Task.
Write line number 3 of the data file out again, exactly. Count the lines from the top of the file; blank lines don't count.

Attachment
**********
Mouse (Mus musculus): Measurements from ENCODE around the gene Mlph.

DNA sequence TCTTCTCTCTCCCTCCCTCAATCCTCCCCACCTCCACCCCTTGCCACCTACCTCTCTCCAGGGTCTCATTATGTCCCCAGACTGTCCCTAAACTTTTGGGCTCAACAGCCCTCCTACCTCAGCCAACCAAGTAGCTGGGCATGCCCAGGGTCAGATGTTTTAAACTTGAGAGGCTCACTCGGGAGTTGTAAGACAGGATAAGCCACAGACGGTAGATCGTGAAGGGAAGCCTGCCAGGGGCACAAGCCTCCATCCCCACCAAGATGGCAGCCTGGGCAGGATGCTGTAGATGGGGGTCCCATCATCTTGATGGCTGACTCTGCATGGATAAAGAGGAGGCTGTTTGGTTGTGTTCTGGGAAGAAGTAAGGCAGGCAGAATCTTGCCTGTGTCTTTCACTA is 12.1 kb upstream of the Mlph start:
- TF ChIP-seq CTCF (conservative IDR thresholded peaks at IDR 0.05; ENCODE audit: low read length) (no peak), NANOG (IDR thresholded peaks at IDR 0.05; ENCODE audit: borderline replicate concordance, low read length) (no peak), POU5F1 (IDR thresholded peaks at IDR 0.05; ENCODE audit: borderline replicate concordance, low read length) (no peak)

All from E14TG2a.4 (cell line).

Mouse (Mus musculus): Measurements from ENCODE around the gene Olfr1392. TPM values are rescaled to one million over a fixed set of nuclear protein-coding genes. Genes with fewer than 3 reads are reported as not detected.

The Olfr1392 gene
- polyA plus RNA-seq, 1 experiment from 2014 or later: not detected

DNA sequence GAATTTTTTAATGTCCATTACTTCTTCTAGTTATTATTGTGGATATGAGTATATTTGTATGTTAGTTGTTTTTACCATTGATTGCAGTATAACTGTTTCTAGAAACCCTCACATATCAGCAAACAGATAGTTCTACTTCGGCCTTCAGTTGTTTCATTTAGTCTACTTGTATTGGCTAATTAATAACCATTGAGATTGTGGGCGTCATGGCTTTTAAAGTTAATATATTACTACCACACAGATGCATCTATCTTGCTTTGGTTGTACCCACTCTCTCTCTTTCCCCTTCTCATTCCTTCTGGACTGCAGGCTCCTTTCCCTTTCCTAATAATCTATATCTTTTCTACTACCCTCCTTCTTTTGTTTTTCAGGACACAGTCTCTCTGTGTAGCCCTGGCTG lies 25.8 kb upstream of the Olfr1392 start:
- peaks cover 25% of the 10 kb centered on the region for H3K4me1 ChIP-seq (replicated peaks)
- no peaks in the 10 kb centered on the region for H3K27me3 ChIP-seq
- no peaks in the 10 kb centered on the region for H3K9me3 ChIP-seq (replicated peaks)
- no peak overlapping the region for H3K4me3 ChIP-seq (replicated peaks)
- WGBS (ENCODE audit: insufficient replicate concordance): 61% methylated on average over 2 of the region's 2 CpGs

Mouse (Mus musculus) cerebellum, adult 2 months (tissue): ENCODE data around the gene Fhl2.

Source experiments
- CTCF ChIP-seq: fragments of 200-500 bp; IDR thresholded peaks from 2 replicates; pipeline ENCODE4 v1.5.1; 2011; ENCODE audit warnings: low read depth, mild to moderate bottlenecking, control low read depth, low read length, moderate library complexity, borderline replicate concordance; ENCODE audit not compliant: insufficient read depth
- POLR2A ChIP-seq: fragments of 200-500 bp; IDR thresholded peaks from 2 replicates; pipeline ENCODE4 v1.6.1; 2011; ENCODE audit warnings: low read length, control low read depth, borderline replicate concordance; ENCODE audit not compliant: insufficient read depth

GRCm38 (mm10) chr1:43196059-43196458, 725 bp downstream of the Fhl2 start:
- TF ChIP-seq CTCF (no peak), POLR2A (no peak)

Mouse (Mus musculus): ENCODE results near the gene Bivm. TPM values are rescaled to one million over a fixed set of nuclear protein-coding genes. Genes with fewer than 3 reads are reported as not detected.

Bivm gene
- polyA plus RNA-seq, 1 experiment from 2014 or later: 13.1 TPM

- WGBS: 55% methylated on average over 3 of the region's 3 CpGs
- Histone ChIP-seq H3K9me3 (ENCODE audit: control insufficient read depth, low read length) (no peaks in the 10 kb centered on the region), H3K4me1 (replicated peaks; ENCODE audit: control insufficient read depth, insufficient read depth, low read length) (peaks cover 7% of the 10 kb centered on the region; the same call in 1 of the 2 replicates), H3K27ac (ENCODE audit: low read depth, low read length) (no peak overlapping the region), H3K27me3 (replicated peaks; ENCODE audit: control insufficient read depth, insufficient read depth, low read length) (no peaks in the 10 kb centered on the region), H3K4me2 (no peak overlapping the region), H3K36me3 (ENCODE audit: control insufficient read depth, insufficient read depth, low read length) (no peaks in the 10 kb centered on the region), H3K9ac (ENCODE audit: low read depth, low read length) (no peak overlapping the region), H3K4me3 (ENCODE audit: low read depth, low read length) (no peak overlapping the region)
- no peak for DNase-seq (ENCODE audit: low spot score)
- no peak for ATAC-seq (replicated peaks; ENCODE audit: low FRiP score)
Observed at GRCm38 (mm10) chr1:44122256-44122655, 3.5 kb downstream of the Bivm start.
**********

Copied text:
- TF ChIP-seq CTCF (conservative IDR thresholded peaks at IDR 0.05; ENCODE audit: low read length) (no peak), NANOG (IDR thresholded peaks at IDR 0.05; ENCODE audit: borderline replicate concordance, low read length) (no peak), POU5F1 (IDR thresholded peaks at IDR 0.05; ENCODE audit: borderline replicate concordance, low read length) (no peak)